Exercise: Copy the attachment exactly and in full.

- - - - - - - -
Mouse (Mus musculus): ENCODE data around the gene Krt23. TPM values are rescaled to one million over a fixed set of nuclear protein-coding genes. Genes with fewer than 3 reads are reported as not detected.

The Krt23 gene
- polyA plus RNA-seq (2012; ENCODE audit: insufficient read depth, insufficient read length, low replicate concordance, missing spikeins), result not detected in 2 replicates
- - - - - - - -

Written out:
Mouse (Mus musculus): ENCODE data around the gene Krt23. TPM values are rescaled to one million over a fixed set of nuclear protein-coding genes. Genes with fewer than 3 reads are reported as not detected.

The Krt23 gene
- polyA plus RNA-seq (2012; ENCODE audit: insufficient read depth, insufficient read length, low replicate concordance, missing spikeins), result not detected in 2 replicates